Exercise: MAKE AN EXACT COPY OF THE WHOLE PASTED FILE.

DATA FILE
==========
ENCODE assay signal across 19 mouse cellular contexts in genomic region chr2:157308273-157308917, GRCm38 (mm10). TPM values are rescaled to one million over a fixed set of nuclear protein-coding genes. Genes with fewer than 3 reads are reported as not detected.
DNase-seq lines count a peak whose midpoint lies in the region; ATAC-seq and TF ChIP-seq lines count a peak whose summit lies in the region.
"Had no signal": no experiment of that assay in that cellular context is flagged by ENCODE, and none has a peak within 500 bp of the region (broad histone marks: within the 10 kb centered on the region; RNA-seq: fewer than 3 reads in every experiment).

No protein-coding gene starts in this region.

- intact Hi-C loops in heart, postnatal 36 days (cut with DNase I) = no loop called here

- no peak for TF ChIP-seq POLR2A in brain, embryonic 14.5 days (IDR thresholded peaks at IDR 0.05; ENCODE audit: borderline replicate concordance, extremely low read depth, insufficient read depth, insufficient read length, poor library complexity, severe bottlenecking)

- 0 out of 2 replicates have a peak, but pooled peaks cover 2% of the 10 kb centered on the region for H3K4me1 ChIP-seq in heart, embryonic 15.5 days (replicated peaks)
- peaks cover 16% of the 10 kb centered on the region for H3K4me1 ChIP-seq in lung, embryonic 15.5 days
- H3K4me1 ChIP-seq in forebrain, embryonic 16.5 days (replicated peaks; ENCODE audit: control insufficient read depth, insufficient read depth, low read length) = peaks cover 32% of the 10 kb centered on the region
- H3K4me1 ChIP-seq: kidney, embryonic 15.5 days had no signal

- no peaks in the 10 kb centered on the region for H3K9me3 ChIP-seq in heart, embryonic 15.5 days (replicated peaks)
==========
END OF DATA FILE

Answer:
ENCODE assay signal across 19 mouse cellular contexts in genomic region chr2:157308273-157308917, GRCm38 (mm10). TPM values are rescaled to one million over a fixed set of nuclear protein-coding genes. Genes with fewer than 3 reads are reported as not detected.
DNase-seq lines count a peak whose midpoint lies in the region; ATAC-seq and TF ChIP-seq lines count a peak whose summit lies in the region.
"Had no signal": no experiment of that assay in that cellular context is flagged by ENCODE, and none has a peak within 500 bp of the region (broad histone marks: within the 10 kb centered on the region; RNA-seq: fewer than 3 reads in every experiment).

No protein-coding gene starts in this region.

- intact Hi-C loops in heart, postnatal 36 days (cut with DNase I) = no loop called here

- no peak for TF ChIP-seq POLR2A in brain, embryonic 14.5 days (IDR thresholded peaks at IDR 0.05; ENCODE audit: borderline replicate concordance, extremely low read depth, insufficient read depth, insufficient read length, poor library complexity, severe bottlenecking)

- 0 out of 2 replicates have a peak, but pooled peaks cover 2% of the 10 kb centered on the region for H3K4me1 ChIP-seq in heart, embryonic 15.5 days (replicated peaks)
- peaks cover 16% of the 10 kb centered on the region for H3K4me1 ChIP-seq in lung, embryonic 15.5 days
- H3K4me1 ChIP-seq in forebrain, embryonic 16.5 days (replicated peaks; ENCODE audit: control insufficient read depth, insufficient read depth, low read length) = peaks cover 32% of the 10 kb centered on the region
- H3K4me1 ChIP-seq: kidney, embryonic 15.5 days had no signal

- no peaks in the 10 kb centered on the region for H3K9me3 ChIP-seq in heart, embryonic 15.5 days (replicated peaks)